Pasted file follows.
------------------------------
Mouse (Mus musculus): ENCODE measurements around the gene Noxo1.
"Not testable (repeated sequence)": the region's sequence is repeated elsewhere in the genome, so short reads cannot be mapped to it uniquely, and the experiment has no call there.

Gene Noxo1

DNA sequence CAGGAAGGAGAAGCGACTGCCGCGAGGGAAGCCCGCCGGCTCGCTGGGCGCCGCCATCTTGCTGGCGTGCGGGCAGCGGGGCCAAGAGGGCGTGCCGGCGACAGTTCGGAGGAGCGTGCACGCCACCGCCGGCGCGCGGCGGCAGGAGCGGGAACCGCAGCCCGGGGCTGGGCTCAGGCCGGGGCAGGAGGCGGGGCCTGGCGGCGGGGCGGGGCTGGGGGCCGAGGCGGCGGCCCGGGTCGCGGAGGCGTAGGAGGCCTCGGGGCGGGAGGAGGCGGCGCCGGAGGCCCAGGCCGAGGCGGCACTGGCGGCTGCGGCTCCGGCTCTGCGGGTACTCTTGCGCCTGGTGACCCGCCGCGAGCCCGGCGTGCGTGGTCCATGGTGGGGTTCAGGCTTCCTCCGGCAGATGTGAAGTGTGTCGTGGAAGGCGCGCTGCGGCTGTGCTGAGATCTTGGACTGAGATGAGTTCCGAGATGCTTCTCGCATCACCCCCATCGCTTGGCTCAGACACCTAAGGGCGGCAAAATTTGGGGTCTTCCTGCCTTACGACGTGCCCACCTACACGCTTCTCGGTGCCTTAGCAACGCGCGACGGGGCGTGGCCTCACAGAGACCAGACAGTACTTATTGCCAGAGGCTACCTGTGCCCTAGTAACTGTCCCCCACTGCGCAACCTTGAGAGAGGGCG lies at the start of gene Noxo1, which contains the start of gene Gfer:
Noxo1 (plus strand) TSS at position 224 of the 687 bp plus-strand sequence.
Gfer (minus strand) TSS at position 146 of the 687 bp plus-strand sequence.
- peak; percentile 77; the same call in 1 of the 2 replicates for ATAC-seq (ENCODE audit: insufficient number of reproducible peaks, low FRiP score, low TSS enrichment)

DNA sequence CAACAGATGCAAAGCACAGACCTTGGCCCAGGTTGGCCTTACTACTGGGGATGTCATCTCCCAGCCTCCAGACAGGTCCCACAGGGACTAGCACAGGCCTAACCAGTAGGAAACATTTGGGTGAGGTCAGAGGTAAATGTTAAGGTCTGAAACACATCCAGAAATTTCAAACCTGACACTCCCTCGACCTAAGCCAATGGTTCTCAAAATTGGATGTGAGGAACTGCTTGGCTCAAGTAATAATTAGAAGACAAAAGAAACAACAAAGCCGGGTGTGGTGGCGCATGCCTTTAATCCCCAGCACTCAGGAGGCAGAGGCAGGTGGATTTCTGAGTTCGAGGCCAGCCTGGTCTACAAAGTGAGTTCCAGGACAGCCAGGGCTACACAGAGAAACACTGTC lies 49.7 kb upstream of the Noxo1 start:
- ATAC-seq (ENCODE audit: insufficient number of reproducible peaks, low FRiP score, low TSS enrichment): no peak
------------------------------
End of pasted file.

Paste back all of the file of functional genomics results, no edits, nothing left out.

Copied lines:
Mouse (Mus musculus): ENCODE measurements around the gene Noxo1.
"Not testable (repeated sequence)": the region's sequence is repeated elsewhere in the genome, so short reads cannot be mapped to it uniquely, and the experiment has no call there.

Gene Noxo1

DNA sequence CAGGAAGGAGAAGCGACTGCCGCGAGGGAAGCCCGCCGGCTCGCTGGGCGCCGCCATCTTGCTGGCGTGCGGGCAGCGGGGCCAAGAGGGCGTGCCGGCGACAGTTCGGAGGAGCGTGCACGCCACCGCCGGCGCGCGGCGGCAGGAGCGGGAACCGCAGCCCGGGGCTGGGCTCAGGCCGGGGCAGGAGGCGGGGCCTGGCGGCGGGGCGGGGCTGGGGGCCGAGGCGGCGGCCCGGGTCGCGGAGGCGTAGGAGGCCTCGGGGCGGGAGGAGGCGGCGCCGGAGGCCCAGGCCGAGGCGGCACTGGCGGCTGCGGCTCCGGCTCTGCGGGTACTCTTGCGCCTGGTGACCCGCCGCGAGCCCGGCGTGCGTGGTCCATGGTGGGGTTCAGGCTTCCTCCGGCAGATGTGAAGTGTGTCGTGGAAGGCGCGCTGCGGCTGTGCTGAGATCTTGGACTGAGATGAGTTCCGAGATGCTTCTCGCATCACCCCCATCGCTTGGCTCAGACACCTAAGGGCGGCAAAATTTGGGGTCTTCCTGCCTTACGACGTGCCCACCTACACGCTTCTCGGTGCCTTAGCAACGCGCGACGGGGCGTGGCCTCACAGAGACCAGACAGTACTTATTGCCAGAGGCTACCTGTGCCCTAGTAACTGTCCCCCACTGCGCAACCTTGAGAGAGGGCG lies at the start of gene Noxo1, which contains the start of gene Gfer:
Noxo1 (plus strand) TSS at position 224 of the 687 bp plus-strand sequence.
Gfer (minus strand) TSS at position 146 of the 687 bp plus-strand sequence.
- peak; percentile 77; the same call in 1 of the 2 replicates for ATAC-seq (ENCODE audit: insufficient number of reproducible peaks, low FRiP score, low TSS enrichment)

DNA sequence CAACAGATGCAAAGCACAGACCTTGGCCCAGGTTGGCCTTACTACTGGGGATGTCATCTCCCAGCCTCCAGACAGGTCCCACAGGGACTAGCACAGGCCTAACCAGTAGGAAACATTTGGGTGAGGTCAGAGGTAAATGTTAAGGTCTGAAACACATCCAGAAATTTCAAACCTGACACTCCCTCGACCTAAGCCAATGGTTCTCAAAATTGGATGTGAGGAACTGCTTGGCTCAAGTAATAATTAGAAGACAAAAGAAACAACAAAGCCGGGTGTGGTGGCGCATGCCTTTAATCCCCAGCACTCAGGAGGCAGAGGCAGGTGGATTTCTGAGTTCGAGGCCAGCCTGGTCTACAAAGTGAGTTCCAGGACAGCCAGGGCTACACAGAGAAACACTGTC lies 49.7 kb upstream of the Noxo1 start:
- ATAC-seq (ENCODE audit: insufficient number of reproducible peaks, low FRiP score, low TSS enrichment): no peak